And speaking for myself, I can say that I've had a few takeaways after reading Anne's book. I'm installing a mini orchard up at the cabin, and I'm also supplementing my old-growth forest all around the border of my property. And I definitely took some of Anne's tree and shrub recommendations, and I'm incorporating them into my garden plan for this summer.

Anyway, I love this whole field. I also appreciate this area of using plants, not only for their ornamental or food value but also for their medicinal value, which was a key driver for the early plant explorers. And so, I think it's excellent to reclaim some of that knowledge.

This book is 288 pages of a ton of information. It's broken into two parts.

Part One has detailed information on the medicinal applications you can get from trees and shrubs, including designing, growing, harvesting, and creating remedies.

And then Part Two gives you a fabulous directory of forty medicinal trees and shrubs.

And I bet there will at least be a handful that you'll want to add to your garden in the future. 

You can get a copy of The Medicinal Forest Garden Handbook by Anne Stobart and support the show using the Amazon link in today's show notes for around $20.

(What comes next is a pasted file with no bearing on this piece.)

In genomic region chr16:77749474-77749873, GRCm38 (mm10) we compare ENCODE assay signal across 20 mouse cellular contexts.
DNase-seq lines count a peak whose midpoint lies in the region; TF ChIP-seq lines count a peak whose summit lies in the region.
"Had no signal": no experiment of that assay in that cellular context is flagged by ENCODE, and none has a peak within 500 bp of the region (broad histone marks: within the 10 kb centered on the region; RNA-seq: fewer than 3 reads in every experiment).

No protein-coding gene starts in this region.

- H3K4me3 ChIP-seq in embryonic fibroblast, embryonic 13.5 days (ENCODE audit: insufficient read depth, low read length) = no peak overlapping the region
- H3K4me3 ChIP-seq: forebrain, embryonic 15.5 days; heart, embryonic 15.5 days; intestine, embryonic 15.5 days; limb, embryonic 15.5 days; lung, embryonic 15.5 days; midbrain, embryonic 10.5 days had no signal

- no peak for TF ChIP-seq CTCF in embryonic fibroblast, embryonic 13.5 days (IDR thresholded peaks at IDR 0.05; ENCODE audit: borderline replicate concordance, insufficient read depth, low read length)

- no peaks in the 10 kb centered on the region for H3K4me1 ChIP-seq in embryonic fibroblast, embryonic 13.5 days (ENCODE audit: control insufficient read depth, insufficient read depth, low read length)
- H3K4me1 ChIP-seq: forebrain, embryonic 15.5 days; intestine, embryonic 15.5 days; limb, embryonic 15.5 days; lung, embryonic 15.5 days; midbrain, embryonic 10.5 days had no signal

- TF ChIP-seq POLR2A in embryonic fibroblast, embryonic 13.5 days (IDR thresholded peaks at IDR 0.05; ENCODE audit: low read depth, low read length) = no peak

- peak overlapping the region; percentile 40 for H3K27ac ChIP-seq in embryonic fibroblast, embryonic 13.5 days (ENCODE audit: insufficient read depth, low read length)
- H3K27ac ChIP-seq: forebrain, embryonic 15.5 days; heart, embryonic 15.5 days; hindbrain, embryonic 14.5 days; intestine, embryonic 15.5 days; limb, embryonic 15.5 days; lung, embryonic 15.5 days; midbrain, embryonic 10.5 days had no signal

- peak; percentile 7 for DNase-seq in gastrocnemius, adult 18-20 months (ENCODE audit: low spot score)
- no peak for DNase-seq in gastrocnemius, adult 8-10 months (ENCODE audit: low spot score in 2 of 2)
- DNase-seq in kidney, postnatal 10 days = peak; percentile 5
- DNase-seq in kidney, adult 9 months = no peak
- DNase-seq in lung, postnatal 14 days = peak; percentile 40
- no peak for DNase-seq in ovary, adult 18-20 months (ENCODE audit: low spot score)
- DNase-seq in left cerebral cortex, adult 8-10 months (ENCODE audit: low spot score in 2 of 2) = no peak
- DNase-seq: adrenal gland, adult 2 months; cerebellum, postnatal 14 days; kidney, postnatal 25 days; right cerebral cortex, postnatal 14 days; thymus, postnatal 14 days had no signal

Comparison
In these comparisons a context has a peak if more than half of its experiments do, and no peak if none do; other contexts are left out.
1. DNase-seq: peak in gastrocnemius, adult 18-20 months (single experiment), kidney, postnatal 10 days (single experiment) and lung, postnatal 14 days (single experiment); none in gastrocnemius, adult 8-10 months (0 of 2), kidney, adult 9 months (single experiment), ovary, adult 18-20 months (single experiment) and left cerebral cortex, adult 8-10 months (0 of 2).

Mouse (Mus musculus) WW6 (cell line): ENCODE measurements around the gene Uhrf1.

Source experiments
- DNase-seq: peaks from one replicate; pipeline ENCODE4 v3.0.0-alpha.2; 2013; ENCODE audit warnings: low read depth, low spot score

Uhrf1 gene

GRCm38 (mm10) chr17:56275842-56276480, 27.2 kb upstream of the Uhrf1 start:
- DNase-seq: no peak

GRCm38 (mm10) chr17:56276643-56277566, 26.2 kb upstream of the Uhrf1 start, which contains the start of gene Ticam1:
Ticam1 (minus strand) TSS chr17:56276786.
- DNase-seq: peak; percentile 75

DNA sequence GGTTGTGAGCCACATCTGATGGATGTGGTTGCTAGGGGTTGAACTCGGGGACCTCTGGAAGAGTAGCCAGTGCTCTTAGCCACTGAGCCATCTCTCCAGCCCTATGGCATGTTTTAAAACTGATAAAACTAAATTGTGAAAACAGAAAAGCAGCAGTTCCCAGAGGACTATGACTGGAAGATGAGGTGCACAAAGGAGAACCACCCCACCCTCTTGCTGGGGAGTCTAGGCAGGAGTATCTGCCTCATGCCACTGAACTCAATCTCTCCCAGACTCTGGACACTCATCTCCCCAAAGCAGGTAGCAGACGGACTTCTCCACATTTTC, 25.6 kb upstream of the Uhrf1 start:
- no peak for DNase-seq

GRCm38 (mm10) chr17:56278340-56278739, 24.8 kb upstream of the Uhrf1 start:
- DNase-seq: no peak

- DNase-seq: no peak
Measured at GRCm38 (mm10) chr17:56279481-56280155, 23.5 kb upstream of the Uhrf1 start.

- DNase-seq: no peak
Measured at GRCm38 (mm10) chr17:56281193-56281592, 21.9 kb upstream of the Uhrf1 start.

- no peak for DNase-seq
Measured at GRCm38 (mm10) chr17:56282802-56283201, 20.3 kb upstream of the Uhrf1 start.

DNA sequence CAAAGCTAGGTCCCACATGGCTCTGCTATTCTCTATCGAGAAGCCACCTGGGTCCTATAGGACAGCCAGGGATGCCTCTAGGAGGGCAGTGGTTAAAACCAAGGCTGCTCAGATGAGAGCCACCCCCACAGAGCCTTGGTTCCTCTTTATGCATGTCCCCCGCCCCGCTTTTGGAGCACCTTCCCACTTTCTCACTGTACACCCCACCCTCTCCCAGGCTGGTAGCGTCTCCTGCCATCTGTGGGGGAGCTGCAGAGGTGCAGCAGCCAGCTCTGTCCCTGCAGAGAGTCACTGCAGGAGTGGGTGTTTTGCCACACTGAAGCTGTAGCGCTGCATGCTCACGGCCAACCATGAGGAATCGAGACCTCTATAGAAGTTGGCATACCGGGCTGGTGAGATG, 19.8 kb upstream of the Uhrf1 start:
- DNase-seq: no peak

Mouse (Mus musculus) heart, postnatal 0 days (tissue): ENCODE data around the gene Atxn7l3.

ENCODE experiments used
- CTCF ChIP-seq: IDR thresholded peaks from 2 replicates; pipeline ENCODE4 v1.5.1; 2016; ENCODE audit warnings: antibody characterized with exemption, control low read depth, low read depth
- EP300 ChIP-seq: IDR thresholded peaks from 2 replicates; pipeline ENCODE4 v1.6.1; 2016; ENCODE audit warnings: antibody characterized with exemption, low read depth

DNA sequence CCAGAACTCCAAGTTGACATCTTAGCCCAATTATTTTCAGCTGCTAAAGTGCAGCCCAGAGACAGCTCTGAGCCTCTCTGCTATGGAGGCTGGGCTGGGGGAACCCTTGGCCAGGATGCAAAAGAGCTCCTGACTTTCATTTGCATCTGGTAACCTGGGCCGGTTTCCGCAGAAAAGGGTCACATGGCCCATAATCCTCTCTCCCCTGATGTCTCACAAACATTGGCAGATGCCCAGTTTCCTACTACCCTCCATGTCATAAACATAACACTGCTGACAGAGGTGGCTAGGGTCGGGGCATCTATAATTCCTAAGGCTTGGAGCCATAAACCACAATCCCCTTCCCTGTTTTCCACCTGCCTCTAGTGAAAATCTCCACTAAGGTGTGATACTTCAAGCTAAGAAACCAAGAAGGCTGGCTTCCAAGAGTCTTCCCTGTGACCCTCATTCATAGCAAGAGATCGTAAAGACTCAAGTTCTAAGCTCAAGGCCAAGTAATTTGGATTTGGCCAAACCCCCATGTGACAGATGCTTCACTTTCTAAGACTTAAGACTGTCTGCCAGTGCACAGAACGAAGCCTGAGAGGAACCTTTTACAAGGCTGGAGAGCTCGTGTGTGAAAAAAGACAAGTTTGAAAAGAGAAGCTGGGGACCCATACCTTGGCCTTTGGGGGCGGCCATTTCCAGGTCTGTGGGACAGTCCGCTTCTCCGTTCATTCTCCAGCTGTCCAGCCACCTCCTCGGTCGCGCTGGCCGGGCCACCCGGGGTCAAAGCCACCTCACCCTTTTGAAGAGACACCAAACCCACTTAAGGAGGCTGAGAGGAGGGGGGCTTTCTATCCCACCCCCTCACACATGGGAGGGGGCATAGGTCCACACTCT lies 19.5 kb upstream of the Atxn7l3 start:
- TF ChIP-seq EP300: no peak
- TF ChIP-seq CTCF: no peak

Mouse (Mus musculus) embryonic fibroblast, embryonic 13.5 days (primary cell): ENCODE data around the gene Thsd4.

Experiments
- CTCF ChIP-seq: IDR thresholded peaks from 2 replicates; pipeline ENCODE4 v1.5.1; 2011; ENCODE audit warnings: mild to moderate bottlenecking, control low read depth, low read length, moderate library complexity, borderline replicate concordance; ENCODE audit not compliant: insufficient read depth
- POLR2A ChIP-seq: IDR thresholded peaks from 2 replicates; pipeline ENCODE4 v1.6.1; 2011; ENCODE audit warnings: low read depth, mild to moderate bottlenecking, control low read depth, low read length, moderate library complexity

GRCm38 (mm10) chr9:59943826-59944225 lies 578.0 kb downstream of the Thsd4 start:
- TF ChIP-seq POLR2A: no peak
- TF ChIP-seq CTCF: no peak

Botanic Spark

1980 On this day, Mount St. Helens erupted. 

The deadly eruption triggered the largest landslide ever recorded. 

The Honey Market News reported on the impact on bees and local apiaries:

The true impact on honeybees from volcanic ash fallout will take a long time to assess...
The Columbia Basin bees died within hours of ash fallout from the St. Helens' eruption on May 18.

The second eruption on May 25 caused great stress in the hives in Southwestern Washington. Brood was pushed out, and colonies with new queens introduced 1-2 days prior to the eruptions were killed.

Central Washington bees took 3-4 days to die or remove brood from the hives. Bees were affected by ash collecting in the respiratory system, resulting in suffocation or the abrasive action on the body and internal organs, causing loss of moisture and eventual death. Early estimates indicate approximately 12,000 colonies have been affected.

Beekeepers were moving colonies out of ash fallout areas. Growers and beekeepers were discussing the availability of bees to pollinate seed crops in the Columbia Basin. Nectar flow had stopped, and heavy syrup feeding was underway.

Beeswax cannot be used... because of the abrasive ash residue that can't be removed.

...Bees avoided foraging on anything that was covered by ash fallout. Yet they would go to blossom that had opened since May 19.

Demand was good, and the market was firm.


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And remember: For a happy, healthy life, garden every day.